Tools For Preventing Gender-Based Violence

Choosing indicators for evaluation and their measurements is a complex task. Even after that, tangible outcomes are not guaranteed, violence can recur.

Under the 85, PVWC (prevention of violence against women and children), randomised, controlled trials that took place globally, 66 were in the north and only 19 in the south—even when the latter requires more attention.

Most of them have been in Africa; the time frame of the studies has been less than sufficient; and the strategies to identify multiple forms of violence were weak as well as self-reporting was unreliable.

SNEHA is currently undertaking clustered, randomised, controlled trials on the reduction of domestic and intimate partner violence. The program is of 3 years, excluding the 1.5 years is the baseline and whereas 1.5 years is the end line.

They have created 48 clusters in Mumbai and each cluster has 500 households. Among them, 24 are controlled and the other 24 are intervention groups. In the intervention group, community mobilisation activities are carried out, but not in the controlled group (where, for ethical reasons, only counseling intervention is introduced).

One tool in preventing gender-based violence is the social norms. Under this, men and women are educated about norms, changes in behavior and attitude are noted and then implemented in the community.

The social norms are essential of two types: injunctive, where everyone in the community believes that the action is wrong; and descriptive, where everyone believes that it is wrong, but in case of non-compliance, there is no objection.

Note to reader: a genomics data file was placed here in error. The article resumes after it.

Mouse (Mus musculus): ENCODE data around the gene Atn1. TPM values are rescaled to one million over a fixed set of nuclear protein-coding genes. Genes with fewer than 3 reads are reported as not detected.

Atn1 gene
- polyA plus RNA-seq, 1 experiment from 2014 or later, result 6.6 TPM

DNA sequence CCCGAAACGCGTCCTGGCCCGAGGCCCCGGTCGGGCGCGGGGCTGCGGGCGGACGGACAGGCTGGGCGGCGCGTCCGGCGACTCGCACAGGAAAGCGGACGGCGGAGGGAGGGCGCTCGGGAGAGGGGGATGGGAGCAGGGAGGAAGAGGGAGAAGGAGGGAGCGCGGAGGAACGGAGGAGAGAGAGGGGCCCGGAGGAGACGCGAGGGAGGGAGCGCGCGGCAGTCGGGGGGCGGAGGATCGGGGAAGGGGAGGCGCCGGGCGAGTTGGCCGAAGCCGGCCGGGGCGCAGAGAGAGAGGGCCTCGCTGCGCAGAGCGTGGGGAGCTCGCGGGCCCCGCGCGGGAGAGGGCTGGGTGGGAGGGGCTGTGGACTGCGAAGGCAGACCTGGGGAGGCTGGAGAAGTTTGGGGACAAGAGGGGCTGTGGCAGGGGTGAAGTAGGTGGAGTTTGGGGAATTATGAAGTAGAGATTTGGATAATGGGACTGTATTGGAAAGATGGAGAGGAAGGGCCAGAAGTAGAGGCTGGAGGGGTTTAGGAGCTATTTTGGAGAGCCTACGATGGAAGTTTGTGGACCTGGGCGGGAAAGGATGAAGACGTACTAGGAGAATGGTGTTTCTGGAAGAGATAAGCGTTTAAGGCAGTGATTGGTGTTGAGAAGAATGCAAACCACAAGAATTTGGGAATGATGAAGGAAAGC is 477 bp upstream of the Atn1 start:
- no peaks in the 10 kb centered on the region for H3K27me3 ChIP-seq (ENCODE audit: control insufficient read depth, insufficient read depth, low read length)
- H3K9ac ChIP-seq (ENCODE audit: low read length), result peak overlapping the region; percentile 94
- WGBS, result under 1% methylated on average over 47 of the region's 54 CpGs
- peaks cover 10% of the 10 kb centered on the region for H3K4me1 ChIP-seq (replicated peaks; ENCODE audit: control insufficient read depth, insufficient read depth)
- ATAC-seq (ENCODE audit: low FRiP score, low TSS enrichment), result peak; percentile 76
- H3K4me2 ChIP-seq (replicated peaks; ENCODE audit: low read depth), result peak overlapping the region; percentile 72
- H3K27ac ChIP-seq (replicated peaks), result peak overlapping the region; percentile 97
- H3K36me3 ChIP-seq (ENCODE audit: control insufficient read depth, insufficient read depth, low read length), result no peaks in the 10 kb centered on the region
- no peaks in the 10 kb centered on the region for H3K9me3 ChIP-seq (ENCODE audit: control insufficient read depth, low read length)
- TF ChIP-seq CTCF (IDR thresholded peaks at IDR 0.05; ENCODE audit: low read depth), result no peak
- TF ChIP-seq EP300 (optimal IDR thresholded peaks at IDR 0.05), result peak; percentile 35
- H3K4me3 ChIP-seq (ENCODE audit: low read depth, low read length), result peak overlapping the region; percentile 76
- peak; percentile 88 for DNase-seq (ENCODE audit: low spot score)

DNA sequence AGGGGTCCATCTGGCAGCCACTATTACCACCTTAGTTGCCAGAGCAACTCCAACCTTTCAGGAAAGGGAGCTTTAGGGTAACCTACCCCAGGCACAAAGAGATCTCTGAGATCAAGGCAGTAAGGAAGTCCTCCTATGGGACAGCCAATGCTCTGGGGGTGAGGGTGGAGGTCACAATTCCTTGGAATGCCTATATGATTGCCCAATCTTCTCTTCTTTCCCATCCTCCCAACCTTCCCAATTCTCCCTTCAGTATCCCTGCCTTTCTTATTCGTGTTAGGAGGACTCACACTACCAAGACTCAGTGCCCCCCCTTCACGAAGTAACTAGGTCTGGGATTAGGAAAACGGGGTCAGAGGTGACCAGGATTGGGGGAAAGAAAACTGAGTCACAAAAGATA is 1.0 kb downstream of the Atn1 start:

The mismatch between beliefs on topics ranging from education, mobility to premarital relations and sex, can be used advantageously in the intervention.

Additionally, the youth of the community—who have been exposed to the norms, but have the potential to mold their perceptions—can be tapped, to bring noticeable and sustainable changes in society.

What Are Some Of The Limitations?

Poonam Kathuria said that in her experience, most one-stop crisis centers are located within a hospital, but there is a lack of co-ordination with the departments of the same, which makes the process of referral weak.

Community interventions have their limitations. The focus then ultimately turns to the state for large-scale and is backed by policy intervention. Structures need to be in place for effective policymaking and response delivery, the foundation of which has to be evidenced by data.

She noted that the National Family Health Survey does not collect data on violence by natal families. Otherwise, there is an expected continuum of violence. To this, professor Patel said that they mainly go under-reported.

She furthered highlighted the limited capacity of helpline centers, sex-selective abortions, absence of contraception, non-registration of FIRs (first information reports), for all of which the data is not available.


Gender-responsive budgeting can seriously improve the conditions of a one-stop center. Presently, the allocated sum is not being adequately utilised by state governments.

Questions raised by the audience brought to light the fact that emotional violence is seen as a cultural idiosyncrasy. It is not seen as a violation, hence, making it difficult to understand and identify.

An audience member stated that there are additional safety considerations involved in conducting trials, to not put the woman at risk by asking questions that could worsen her situation.

The system has been involved in fighting the pandemic in such a way that concerns of gender-based violence have been put on the back burner.

There is a need for civil society organisations to collectively generate data, and push for interventions as well as strict protocols regarding the reporting system.


This piece was originally published here.

Acknowledgement: Mahima Kapoor is a Research Intern at IMPRI